The Korean economist Ha-Joon Chang in his book Kicking Away the Ladder: Development Strategy in Historical Perspective researches the historical way of the formation of the developed counties. In his research, he concluded that practically all the developed countries, during the period of their economic development, had been using tariff protection. Thus, illustrating this situation he gave examples of the USA, Great Britain, Germany, and other developed countries. From that followed that the statement that the developed countries had been able to develop their industry and agriculture, using the methods of the open trade or the free market approach, was no more than the myth.
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Nowadays, this myth is used by the developed states to prevent the industrialization of poor countries. The emergence in the developing countries of domestic manufactures means the reduction of the marketing outlets for transnational corporations. That is why, the developed states, on the ground of the economical advancement, persuade or even force the poor countries to act in a manner, which contradicts the way they have been developing themselves. The developed countries, which have been using protectionism in the early stages of their economic development, now prohibit its usage by the others. Ha-Joon Chang calls this situation “kicking away the ladder” (Chang 14). In other words, the developed countries “kick the ladder” with the help of which they have reached the top and in such a way they stop the development of the other countries.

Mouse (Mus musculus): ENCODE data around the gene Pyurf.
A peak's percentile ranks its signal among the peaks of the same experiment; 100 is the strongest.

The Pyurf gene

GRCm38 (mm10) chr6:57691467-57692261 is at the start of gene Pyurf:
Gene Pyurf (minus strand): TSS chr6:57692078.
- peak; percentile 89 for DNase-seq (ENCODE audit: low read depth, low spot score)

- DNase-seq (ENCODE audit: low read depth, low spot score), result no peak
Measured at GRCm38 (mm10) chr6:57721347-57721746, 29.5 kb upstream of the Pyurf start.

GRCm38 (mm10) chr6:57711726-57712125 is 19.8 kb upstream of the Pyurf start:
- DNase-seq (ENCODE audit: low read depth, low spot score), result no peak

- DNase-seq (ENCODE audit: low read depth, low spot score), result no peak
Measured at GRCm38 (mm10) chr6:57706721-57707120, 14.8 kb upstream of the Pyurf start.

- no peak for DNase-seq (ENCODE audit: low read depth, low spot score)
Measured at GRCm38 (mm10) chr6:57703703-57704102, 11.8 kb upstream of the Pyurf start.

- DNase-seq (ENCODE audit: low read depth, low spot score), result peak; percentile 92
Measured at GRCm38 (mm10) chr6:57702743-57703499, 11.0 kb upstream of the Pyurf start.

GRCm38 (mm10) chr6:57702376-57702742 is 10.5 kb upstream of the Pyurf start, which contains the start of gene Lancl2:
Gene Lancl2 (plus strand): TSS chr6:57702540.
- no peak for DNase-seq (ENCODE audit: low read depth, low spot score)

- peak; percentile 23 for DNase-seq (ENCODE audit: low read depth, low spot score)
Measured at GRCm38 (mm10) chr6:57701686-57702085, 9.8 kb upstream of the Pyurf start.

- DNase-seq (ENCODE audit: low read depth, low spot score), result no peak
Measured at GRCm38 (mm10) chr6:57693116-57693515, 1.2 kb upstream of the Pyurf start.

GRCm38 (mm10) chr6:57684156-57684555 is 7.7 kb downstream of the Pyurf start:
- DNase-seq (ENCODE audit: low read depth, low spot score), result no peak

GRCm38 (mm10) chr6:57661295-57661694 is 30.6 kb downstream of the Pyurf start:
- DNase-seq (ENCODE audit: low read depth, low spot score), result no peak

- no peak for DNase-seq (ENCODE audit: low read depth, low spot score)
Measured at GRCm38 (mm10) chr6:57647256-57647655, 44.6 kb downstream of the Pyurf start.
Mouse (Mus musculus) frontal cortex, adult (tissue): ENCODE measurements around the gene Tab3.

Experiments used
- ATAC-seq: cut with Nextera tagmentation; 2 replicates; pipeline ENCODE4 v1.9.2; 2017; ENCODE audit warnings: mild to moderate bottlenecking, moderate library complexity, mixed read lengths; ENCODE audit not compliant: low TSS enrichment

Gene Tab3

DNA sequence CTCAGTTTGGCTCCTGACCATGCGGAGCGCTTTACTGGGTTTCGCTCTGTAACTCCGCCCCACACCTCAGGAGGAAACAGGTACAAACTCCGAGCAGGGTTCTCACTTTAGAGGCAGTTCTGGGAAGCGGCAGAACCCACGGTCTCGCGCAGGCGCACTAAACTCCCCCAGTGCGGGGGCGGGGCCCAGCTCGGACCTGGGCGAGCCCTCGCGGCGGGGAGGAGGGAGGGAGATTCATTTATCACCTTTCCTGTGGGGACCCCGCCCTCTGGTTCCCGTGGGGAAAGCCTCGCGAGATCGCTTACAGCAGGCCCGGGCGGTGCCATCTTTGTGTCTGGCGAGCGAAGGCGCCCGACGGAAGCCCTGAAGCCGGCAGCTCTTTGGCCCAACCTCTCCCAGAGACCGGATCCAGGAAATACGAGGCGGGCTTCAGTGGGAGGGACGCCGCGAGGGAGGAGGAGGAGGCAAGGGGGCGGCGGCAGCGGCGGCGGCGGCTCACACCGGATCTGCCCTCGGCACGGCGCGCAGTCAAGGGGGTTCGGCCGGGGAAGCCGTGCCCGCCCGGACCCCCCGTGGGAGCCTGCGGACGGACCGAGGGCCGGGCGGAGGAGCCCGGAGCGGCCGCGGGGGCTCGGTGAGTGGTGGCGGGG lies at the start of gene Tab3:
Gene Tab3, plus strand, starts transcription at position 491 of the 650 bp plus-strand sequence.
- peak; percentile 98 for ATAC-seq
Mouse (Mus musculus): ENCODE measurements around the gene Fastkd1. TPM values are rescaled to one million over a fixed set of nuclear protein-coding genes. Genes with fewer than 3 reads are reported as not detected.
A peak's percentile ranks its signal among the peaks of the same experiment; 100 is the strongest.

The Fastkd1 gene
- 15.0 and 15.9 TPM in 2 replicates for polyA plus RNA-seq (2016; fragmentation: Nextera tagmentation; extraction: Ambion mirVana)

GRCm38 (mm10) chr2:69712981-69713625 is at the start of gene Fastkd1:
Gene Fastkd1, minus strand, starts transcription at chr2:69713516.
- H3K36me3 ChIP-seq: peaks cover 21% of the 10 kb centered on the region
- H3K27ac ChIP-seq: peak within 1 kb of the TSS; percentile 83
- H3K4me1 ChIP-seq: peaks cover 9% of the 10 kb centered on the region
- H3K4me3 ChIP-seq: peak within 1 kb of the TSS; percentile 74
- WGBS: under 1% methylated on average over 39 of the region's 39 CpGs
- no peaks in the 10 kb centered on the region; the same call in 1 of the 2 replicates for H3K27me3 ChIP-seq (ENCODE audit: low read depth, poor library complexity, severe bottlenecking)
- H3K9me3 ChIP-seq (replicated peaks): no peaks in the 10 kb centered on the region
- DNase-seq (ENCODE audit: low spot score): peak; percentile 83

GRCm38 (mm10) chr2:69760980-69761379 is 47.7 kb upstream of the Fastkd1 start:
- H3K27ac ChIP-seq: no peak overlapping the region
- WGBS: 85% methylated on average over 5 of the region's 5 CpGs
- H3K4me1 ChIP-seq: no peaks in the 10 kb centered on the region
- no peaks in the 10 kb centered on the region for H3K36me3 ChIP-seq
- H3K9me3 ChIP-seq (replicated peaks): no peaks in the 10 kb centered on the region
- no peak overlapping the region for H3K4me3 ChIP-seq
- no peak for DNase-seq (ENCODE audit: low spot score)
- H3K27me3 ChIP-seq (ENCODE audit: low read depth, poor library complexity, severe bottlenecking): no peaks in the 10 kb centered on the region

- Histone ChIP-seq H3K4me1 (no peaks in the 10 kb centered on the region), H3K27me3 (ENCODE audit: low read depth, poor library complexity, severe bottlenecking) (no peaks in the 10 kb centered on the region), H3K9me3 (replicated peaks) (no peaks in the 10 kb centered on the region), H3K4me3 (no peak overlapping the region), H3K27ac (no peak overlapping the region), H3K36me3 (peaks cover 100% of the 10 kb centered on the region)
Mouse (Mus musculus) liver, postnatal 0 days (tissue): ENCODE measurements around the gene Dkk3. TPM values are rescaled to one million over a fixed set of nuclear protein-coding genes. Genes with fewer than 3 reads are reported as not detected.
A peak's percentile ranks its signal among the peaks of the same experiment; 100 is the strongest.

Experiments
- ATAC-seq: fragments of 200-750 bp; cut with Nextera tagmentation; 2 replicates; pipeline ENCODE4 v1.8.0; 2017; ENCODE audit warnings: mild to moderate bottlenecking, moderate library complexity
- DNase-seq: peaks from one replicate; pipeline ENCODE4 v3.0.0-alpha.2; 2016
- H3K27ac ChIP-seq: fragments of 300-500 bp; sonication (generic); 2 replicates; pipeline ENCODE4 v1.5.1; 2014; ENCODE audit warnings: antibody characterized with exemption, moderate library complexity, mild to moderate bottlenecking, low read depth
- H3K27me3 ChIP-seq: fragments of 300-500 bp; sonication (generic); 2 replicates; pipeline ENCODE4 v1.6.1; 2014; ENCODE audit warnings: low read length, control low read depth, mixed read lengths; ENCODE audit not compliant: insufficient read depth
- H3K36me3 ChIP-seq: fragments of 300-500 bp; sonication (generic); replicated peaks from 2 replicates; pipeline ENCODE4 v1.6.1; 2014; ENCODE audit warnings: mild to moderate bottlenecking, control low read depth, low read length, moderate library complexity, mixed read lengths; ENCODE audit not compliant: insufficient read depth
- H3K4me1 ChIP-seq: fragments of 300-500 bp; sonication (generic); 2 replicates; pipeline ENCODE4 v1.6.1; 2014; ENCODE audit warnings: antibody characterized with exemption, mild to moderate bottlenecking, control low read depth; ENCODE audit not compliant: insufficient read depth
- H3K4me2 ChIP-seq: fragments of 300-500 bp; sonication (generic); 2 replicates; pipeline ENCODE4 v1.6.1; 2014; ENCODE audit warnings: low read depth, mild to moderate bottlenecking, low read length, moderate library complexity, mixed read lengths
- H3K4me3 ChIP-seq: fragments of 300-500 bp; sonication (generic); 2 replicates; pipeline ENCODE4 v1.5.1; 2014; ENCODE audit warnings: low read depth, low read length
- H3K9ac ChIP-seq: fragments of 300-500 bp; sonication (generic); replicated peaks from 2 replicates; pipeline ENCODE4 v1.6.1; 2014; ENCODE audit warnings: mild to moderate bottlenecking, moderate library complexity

Alice Amsden states that to “to minimize the inefficiencies of import substitution, countries built a complex set of institutions that amounted to a ‘‘control system’’ (Amsden 98).
The system, which is meant by Amsden, is based on the principle of mutual benefit for both the government and the enterprise from the cooperation between them. The government provides the standard set of the prerogatives for the domestic enterprises, including the restrictions of the import, the convenient tariffs, and the cheap credits for the leading firms. The benefit for both sides is obvious. The enterprise obtains the opportunity for further development, while the government, within the development of the firm, reaches certain economic growth, such as the export target, the investment rate, and others. The success of the enterprise means the increased tax revenue for the government, which is the basis of its economic power.
A typical example of this principle is South Korea, which is famous for its export development. The leading firms of the country are export-oriented due to the special tariff protection of the home market provided by the state. In return for this support from the government, every Korean enterprise has a definite export goal. South Korea is an example of the cooperation between the government and the enterprises. In this county, the meetings devoted to the problems of the protection of the business are regularly arranged. Apart from the support from the government, there also exists a special program provided by the Korean Development Bank, which offers credits to the “export enterprises recommended by the Ministry of Commerce and Industry”(Amsden101). In such a way, the higher the export lever of the enterprise is the greater opportunity for the cheap loans it has. This principle describes the impact of the government on the regulation of the economic processes. As Cypher and Dietz put it “South Korea would be seen as successful examples of state-led development” (242).
Amsden, Alice. Escape from Empire. The Developing Journey through Heaven and Hell, Cambridge: The MT Press, 2007. Print.
Chang, Ha-Joon. Kicking Away the Ladder. Development Strategy in Historical Perspective, London: Anthem Press, 2003. Print.
Cypher, James, and Diets James. The Process of Economic Development, New York: Madison Ave, 1997. Print.